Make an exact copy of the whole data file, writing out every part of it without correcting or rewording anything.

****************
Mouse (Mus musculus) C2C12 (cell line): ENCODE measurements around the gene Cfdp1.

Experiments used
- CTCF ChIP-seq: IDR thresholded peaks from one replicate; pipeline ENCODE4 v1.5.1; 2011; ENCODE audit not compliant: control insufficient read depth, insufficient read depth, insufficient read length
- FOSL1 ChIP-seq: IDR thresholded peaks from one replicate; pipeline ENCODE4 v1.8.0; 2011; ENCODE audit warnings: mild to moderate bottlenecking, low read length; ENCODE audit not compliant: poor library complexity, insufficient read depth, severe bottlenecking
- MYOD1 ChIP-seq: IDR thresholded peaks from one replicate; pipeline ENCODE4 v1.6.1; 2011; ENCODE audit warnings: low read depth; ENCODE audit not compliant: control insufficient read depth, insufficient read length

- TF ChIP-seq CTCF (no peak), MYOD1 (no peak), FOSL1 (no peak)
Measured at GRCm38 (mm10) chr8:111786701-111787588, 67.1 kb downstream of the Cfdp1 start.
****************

Mouse (Mus musculus) C2C12 (cell line): ENCODE measurements around the gene Cfdp1.

Experiments used
- CTCF ChIP-seq: IDR thresholded peaks from one replicate; pipeline ENCODE4 v1.5.1; 2011; ENCODE audit not compliant: control insufficient read depth, insufficient read depth, insufficient read length
- FOSL1 ChIP-seq: IDR thresholded peaks from one replicate; pipeline ENCODE4 v1.8.0; 2011; ENCODE audit warnings: mild to moderate bottlenecking, low read length; ENCODE audit not compliant: poor library complexity, insufficient read depth, severe bottlenecking
- MYOD1 ChIP-seq: IDR thresholded peaks from one replicate; pipeline ENCODE4 v1.6.1; 2011; ENCODE audit warnings: low read depth; ENCODE audit not compliant: control insufficient read depth, insufficient read length

- TF ChIP-seq CTCF (no peak), MYOD1 (no peak), FOSL1 (no peak)
Measured at GRCm38 (mm10) chr8:111786701-111787588, 67.1 kb downstream of the Cfdp1 start.